It’s a classic government argument to justify dumping dollars into a construction project. “It will mean JOBS.” How can you be against jobs?
In the case of the proposed government subsidies for a convention center hotel in Portland, Metro President Tom Hughes has gone even further, arguing at a 2013 Labor Day picnic sponsored by the Northwest Oregon Labor Council that hotel critics are engaging in “class warfare” to “keep families from putting food on their table.” Good grief! What’s next, accusing critics of “taking food out of the mouths of babies.”
Actually, what was next was a devious ruling from the Multnomah County elections department that critics can’t go to the county’s voters to seek to overturn the Multnomah County Commission’s approval of taxes to go towards the hotel’s construction.
“The initiative and referendum process is reserved to the people of the county relative to the legislative acts of the Board of County Commissioners,” said Multnomah County Elections Director Tim Scott. “The subject of the Petition filed… relates to the exercise of the Board of County Commissioner’s Executive and Administrative powers.”
“I want to build a hotel,” Hughes said at the union Labor Day picnic. “I want it to be built by union workers, and I want union workers running it.”
And he wants it so bad that he doesn’t want citizens voting on it, calling the decision of critics to seek a public vote “short-sighted and selfish”. A public official is opposing the public having a say.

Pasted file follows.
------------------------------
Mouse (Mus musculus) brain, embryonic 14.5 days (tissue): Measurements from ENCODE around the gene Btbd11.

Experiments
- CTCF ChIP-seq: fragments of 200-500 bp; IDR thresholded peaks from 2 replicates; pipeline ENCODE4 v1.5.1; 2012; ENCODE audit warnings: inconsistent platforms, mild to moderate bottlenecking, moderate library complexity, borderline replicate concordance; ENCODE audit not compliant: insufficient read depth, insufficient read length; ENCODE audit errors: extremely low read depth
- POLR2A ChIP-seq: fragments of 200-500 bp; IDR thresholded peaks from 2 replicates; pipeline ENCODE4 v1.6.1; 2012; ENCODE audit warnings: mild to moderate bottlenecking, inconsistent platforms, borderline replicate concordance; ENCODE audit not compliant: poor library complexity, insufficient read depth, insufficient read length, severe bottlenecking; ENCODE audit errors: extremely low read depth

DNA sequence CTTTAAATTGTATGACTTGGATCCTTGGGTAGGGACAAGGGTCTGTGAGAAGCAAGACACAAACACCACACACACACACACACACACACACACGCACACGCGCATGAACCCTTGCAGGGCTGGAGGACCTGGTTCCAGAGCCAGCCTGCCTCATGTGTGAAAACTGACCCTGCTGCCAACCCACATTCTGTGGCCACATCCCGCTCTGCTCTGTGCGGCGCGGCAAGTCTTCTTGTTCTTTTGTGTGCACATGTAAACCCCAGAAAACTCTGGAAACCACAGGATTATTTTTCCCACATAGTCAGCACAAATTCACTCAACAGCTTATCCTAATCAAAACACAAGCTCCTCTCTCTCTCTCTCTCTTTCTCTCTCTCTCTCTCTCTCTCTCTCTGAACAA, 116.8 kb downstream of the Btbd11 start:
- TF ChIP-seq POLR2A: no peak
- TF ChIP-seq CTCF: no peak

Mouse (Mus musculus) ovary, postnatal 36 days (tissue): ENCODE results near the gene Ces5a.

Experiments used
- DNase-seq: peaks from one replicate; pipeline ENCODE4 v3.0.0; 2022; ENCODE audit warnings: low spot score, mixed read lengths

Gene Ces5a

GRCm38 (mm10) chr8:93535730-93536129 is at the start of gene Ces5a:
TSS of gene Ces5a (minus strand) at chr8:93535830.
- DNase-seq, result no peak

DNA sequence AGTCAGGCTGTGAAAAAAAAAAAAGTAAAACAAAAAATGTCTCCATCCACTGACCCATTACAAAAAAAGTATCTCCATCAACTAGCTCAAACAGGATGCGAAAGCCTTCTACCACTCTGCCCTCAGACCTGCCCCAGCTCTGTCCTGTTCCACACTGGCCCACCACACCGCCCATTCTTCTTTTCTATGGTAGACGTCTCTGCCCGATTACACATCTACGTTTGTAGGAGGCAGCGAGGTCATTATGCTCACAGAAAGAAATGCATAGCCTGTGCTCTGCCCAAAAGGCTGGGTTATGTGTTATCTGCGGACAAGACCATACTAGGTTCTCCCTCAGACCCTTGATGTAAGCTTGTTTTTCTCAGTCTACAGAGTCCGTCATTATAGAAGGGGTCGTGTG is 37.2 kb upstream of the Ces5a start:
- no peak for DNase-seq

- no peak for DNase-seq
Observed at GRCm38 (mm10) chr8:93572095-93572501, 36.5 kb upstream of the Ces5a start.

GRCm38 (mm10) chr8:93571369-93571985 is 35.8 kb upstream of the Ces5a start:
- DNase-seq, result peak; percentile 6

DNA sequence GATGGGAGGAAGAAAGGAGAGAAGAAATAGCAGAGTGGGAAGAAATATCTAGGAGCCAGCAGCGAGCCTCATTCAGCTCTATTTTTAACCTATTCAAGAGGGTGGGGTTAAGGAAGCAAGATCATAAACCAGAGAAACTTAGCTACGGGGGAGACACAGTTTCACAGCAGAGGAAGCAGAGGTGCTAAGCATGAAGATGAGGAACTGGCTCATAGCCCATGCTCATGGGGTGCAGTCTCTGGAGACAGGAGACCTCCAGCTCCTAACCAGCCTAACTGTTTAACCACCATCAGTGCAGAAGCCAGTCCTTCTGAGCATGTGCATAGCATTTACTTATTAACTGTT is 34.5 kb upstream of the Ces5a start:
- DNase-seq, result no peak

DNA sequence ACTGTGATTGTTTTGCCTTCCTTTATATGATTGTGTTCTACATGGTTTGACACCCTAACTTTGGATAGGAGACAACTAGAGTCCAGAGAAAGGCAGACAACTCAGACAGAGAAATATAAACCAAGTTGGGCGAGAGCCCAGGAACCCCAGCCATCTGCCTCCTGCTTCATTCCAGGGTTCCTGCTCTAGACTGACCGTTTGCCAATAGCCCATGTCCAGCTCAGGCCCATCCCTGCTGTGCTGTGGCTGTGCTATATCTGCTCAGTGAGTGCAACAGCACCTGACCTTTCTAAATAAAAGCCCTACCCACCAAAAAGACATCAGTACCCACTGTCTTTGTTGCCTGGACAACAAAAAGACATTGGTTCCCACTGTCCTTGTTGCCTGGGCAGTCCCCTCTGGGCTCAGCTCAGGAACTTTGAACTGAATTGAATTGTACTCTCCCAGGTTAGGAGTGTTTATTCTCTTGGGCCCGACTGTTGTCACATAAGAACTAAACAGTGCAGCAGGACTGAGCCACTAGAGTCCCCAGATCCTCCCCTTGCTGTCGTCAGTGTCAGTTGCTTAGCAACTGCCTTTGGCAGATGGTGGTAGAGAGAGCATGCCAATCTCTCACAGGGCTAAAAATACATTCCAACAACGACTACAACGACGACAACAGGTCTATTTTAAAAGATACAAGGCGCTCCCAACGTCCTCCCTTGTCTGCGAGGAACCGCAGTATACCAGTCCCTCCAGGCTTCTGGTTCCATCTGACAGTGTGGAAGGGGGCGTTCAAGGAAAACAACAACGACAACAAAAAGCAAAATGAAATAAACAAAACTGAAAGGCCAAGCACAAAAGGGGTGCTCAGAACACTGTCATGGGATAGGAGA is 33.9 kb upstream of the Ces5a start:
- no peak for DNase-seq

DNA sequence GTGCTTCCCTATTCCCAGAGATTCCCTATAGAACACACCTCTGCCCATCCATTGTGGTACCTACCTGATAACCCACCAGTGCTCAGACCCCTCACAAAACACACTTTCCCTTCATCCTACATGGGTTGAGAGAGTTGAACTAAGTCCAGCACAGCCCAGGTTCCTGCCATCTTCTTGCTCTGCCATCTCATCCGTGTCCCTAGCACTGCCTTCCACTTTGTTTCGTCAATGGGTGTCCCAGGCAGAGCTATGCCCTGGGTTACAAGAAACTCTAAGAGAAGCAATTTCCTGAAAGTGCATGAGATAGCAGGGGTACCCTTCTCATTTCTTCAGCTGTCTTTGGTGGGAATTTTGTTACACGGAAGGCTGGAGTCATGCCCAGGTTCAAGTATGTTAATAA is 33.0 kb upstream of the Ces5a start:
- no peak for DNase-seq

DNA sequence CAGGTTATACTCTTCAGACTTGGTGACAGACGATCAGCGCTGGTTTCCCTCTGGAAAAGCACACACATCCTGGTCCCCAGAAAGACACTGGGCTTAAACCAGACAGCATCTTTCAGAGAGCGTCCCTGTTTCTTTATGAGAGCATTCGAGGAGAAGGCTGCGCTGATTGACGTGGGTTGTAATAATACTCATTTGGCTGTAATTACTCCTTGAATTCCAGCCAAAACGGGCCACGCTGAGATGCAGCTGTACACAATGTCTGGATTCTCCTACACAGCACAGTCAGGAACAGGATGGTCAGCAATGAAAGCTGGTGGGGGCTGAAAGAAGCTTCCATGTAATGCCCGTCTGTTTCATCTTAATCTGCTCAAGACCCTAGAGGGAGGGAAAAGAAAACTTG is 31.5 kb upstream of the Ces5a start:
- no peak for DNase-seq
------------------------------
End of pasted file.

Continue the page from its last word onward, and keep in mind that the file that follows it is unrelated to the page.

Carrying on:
That reminded me of a statement made by Iroquois Indians to the English in the mid-1700s when they felt the English were not listening to their deep concerns: “You ask us…to have faith in you…But how can we have faith in you and believe in you when by the very actions you have taken you have plugged up our ears and thrown sand in our eyes and sewn our lips together?”
Hughes even fell back again on the jobs mantra, this time upping the ante by throwing in a taunt that the critics didn’t care about minorities. Failure to go ahead with the hotel deal would harm “members of the minority and historically underserved communities of North and Northeast Portland,” he wailed.
The validity of Scott’s decision is now being considered by the Multnomah County Circuit Court. Hopefully, it will do the right thing and let voters have a say.